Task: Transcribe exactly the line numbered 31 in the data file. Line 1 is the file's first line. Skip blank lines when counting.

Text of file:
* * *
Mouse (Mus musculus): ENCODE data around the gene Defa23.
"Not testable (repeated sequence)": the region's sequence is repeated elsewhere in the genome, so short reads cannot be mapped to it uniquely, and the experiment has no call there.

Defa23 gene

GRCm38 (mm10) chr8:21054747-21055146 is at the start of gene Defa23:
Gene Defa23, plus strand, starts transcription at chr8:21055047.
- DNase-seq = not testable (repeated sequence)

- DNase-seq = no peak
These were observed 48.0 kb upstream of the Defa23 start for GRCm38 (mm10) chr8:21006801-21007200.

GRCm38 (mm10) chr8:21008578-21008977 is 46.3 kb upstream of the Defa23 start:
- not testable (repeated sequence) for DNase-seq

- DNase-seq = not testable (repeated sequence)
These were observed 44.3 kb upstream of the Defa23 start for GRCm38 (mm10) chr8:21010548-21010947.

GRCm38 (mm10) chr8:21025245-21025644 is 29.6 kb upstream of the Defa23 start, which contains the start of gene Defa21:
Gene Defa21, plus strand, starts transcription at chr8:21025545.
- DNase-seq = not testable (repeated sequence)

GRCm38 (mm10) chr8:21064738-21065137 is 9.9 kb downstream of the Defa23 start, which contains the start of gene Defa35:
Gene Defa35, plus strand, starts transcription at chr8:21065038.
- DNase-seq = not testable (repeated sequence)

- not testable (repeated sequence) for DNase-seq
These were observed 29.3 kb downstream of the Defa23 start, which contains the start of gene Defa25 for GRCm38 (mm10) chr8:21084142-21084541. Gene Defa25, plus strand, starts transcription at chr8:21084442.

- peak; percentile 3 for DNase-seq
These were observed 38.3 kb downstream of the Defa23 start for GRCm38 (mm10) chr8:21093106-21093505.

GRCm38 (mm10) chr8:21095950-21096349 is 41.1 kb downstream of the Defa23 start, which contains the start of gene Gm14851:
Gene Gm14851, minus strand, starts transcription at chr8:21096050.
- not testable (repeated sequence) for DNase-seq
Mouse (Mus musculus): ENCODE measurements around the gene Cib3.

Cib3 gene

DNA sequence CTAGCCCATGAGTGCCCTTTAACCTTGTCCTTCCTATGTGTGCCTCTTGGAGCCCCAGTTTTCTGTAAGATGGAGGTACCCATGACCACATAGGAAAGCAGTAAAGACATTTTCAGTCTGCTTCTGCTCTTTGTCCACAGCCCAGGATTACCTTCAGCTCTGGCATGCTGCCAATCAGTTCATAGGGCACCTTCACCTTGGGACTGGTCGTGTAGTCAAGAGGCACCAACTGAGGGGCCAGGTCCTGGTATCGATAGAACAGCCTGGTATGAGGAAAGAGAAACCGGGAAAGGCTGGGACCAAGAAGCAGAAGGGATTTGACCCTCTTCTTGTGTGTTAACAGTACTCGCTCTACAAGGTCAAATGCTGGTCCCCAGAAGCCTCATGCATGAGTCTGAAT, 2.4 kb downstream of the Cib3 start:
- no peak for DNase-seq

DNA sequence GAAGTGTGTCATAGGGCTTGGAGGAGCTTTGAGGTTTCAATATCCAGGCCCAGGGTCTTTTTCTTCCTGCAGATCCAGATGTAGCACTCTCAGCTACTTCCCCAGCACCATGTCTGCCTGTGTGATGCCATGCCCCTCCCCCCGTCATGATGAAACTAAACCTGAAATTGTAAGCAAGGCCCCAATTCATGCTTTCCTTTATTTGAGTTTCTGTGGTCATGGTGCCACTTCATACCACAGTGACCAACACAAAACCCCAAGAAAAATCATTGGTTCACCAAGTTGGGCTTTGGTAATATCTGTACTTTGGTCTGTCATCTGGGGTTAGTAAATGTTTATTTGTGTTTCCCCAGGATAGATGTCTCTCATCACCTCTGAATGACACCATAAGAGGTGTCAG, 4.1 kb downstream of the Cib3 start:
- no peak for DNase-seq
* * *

- no peak for DNase-seq